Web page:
In 2102, after years of validation, Pope Innocent XIV authenticated the manuscript and released the contents together with the Vatican’s conclusions on the veracity of the Lord of Light.
Worldwide disruption takes over, and the Vatican is bombed by a xenophobic movement called the People’s Crusade. The story goes on to tell of Talya Candemir’s desperate race to preserve the manuscript following the outbreak of World War III. She flees Earth and places the manuscript in a vault containing valuable Christian artifacts on the settled world, Sumer.
By 2110 the Earth begins to recover from the nuclear devastation. Mutants, including Empaths, (see What is an Empath?) emerge from the wastelands, factories are rebuilt, and communications and transport infrastructure restored. The United World Government is born, and the search for the Lord of Light referred to in the Gospel of Thomas begins in earnest.
Four years later, Talya Candemir returns to Earth and is appointed as the first commander of The Alien Corps.
The first book in the Prosperine Series, The Alien Corps, picks up the story sixty-six years later, when Hickory Lace (Talya’s granddaughter) joins the Alien Corps and departs on her first mission to Aquarius IV. This foray ends in disaster and results in her being demoted to a teaching post. But not for long. Soon she is off to the planet Prosperine.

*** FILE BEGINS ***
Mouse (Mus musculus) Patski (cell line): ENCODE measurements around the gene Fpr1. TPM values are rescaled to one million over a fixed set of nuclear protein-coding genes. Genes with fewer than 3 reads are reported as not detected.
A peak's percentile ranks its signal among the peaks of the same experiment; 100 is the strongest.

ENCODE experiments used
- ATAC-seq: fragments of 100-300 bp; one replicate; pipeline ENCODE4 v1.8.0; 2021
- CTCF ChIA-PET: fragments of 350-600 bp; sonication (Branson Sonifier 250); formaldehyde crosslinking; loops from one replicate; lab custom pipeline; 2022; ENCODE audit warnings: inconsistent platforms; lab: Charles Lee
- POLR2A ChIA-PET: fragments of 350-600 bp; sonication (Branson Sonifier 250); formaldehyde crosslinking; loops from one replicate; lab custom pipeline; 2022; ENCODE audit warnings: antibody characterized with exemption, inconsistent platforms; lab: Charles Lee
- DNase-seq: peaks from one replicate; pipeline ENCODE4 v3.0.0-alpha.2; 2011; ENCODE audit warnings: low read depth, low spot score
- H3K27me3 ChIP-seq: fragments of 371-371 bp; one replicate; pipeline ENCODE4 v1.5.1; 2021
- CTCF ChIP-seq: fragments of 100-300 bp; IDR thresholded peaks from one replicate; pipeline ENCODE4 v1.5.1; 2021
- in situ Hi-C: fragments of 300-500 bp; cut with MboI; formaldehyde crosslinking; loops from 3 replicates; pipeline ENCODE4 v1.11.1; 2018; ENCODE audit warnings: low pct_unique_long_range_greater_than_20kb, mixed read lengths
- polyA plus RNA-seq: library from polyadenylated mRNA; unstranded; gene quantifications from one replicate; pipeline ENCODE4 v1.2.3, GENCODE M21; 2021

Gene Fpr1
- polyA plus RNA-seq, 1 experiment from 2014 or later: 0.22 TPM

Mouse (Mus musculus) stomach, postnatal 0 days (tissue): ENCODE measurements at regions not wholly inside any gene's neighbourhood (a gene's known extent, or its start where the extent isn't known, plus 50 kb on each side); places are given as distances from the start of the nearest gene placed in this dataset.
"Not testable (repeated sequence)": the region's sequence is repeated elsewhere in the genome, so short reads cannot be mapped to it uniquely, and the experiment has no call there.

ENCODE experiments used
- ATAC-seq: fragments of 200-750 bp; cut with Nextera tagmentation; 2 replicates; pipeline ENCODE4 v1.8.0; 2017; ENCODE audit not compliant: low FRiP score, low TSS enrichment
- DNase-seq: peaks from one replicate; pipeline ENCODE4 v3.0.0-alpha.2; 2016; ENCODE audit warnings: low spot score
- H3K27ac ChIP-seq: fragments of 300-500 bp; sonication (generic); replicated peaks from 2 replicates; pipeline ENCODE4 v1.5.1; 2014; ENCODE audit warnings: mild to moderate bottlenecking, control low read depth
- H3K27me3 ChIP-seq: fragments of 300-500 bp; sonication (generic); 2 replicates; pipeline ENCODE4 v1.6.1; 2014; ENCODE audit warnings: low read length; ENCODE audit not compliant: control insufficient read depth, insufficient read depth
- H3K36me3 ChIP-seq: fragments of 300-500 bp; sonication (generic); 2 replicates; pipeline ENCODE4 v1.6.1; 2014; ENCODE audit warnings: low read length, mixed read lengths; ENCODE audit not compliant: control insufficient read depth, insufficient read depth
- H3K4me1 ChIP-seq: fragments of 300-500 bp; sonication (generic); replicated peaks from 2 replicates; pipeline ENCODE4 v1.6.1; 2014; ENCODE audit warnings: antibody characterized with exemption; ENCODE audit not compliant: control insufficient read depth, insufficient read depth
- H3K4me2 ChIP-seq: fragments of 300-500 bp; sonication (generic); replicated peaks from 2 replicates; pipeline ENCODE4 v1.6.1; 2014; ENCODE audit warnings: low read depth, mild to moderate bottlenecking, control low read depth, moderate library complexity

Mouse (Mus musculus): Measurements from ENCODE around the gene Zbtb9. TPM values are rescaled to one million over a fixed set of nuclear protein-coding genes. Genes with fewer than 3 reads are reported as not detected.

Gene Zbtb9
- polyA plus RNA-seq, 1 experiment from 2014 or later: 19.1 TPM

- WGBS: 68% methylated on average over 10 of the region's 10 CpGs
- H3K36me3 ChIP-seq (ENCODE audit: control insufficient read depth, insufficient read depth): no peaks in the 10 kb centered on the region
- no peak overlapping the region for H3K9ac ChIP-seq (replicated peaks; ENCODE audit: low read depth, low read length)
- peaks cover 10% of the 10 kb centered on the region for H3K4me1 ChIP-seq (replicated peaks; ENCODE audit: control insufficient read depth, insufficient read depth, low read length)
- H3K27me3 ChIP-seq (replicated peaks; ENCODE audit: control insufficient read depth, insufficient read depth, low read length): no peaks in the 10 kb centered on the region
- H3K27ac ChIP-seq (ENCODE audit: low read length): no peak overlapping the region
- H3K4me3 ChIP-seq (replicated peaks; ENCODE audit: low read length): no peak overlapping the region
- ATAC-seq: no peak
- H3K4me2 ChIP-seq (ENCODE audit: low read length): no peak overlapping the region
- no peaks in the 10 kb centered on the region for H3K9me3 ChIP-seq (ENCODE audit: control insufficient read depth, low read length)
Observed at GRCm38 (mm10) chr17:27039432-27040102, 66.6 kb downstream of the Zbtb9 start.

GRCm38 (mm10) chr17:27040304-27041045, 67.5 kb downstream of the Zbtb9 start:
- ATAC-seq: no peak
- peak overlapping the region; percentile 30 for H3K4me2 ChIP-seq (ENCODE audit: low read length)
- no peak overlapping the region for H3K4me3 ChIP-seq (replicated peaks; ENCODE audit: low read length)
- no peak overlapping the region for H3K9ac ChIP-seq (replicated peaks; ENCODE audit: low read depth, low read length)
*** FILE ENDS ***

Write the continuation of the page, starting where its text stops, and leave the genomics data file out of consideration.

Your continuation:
On the planet Prosperine, intelligent life has evolved like no other in our universe. The inhabitants might look human—more or less—but they do hatch from eggs. It comes as a shock, then, when one of the locals is reported to be performing miracles.
Hickory Lace and her crew, space pilot Jess Parker and the young genius Gareth Blanquette, are sent to check out the situation. If they can survive the savage beasts and carnivorous plants, a bloody civil war, and a sinister alien plot, they might discover something truly astonishing about the mystic known as “the Teacher.”
The Alien Corps has been downloaded thousands of times and received hundreds of positive reviews. That’s why I’m pleased to share it with all SF fans! The book is an eclectic mix of science fiction, religious fantasy, and Hickory’s search for identity and meaning.